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"Today is a sad day for the Brazilian nation"

Brazilian President Luiz Inácio Lula da Silva has condemned the attack by radical supporters of his predecessor Jair Bolsonaro on government buildings in the capital Brasília.

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"Today is a sad day for the Brazilian nation"

Brazilian President Luiz Inácio Lula da Silva has condemned the attack by radical supporters of his predecessor Jair Bolsonaro on government buildings in the capital Brasília. The left-wing head of state, who was in the south-eastern city of Araraquara on Sunday, spoke of an attack by "fascist vandals".

By decree, Lula ordered the federal government to take responsibility for public safety in Brasília.

The party of former head of state Jair Bolsonaro has also condemned the attack by radical supporters of the ex-president who was voted out. “Today is a sad day for the Brazilian nation. We cannot agree to the storming of the National Congress," Bolsonaro's Liberal Party (PL) leader Valdemar Costa Neto said in a video released on Sunday. “All orderly demonstrations are legitimate. But chaos has never been a principle of our nation. We strongly condemn this behavior. The law must be enforced to strengthen our democracy.”

The pictures from Brasília also caused international indignation. "The United States condemns any attempt to undermine democracy in Brazil," US President Joe Biden's National Security Adviser, Jake Sullivan, tweeted on Sunday. President Biden is monitoring the situation closely. "Our support for Brazil's democratic institutions is unwavering," Sullivan said. Democracy in Brazil will not be shaken by violence.

Two years ago, the United States experienced something similar: on January 6, 2021, supporters of then President Donald Trump violently stormed the seat of parliament in Washington. Congress met there to formally confirm Democrat Joe Biden's victory in the presidential election. Trump had previously incited his supporters in a speech that he had been deprived of a victory by massive election fraud. Five people died as a result of the riots.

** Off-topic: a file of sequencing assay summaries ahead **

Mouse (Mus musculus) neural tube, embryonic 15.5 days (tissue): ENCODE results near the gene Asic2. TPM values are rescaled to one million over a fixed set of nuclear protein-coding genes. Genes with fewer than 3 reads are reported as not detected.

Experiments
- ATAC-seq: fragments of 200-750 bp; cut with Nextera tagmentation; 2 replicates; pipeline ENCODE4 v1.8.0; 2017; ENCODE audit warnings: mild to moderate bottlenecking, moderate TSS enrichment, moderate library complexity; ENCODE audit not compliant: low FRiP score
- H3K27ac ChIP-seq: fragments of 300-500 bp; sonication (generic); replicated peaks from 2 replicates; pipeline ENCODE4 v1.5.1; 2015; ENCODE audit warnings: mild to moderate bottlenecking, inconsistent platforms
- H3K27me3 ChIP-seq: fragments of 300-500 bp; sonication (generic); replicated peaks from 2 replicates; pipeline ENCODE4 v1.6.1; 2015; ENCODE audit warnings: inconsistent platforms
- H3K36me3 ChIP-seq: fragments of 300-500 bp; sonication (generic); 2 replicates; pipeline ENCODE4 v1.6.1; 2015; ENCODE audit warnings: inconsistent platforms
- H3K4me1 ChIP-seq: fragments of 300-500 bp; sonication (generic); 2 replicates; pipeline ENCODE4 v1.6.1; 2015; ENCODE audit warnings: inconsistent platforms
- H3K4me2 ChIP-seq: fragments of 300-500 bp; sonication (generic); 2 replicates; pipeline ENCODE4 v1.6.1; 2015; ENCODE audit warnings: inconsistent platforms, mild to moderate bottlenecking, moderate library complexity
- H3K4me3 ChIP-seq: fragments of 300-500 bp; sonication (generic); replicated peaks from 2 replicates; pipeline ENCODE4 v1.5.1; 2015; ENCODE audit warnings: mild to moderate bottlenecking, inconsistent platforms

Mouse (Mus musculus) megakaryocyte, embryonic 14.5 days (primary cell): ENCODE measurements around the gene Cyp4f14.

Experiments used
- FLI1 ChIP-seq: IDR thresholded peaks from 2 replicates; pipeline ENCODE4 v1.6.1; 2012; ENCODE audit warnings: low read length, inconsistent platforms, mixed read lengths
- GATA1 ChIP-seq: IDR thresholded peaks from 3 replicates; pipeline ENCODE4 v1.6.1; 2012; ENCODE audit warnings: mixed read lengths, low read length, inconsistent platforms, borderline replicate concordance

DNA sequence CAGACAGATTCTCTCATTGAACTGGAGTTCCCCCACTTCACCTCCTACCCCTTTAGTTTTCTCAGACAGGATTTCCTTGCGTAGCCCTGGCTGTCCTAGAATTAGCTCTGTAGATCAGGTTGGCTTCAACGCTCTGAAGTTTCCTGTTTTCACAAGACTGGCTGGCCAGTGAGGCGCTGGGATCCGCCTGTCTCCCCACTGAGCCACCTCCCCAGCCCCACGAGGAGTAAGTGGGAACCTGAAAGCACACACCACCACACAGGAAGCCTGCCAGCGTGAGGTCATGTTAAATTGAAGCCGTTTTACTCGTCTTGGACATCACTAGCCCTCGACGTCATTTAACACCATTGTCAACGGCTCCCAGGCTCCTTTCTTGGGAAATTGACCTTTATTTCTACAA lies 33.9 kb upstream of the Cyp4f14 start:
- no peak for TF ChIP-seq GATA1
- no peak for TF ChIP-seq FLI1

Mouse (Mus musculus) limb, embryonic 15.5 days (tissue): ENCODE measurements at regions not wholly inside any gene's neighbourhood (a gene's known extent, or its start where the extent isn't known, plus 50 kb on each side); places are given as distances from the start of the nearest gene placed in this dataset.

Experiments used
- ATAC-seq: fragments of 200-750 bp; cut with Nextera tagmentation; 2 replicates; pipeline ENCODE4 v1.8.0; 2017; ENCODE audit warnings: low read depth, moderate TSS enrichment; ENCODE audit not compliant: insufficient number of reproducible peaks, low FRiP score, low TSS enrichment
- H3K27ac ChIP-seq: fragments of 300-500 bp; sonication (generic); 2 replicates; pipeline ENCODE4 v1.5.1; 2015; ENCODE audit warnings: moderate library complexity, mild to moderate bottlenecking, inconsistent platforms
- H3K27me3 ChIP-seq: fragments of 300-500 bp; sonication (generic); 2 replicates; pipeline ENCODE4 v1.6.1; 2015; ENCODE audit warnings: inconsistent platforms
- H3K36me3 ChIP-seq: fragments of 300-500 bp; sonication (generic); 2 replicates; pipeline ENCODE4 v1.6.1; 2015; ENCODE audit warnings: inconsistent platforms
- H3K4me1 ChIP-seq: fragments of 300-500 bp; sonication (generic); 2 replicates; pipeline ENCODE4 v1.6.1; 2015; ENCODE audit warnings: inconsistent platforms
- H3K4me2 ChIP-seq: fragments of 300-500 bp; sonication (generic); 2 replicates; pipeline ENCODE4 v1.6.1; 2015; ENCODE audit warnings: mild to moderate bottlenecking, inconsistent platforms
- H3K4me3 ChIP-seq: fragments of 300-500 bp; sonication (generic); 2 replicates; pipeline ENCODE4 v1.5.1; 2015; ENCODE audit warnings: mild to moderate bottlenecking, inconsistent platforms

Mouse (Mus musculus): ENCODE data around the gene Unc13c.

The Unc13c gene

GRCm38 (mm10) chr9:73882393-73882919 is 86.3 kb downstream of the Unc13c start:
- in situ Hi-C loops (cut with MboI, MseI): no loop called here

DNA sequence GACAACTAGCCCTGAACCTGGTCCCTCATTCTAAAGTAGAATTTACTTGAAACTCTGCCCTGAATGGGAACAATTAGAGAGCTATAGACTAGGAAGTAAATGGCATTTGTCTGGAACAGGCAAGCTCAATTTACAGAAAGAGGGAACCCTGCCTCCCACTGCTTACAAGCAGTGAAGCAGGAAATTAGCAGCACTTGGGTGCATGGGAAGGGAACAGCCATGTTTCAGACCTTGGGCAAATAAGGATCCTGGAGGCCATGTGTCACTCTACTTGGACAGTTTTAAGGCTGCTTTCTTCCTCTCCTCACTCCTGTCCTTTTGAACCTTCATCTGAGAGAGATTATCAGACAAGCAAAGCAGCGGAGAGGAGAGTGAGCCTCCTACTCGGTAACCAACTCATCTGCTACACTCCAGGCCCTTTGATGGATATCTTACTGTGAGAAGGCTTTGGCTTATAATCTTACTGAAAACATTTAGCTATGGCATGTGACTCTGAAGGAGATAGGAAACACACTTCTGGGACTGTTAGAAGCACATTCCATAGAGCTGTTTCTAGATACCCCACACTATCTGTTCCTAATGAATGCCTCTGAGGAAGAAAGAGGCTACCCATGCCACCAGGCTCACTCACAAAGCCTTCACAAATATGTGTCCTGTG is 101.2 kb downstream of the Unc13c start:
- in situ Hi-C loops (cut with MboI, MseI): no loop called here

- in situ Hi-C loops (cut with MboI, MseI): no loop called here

Federal Minister of Agriculture Cem Özdemir (Greens) spoke from Germany on Twitter. He hopes that the emergency services "will soon be able to push back the right-wing extremists and there will be no casualties".

On Sunday, angry supporters of ex-President Bolsonaro stormed Congress, the Supreme Court and the Palácio do Planalto seat of government. TV showed them tearing down roadblocks and pushing back the few police officers. Although the officers used pepper spray and stun grenades, they were unable to stop the attackers.

Right-wing President Bolsonaro lost to left-wing politician Lula in the runoff last October and left office at the turn of the year. He never explicitly acknowledged his defeat. Even after the election, radical supporters of the ex-military had repeatedly protested against Lula's victory and called on the country's armed forces to stage a military coup.

"Kick-off Politics" is WELT's daily news podcast. The most important topic analyzed by WELT editors and the dates of the day. Subscribe to the podcast on Spotify, Apple Podcasts, Amazon Music or directly via RSS feed.

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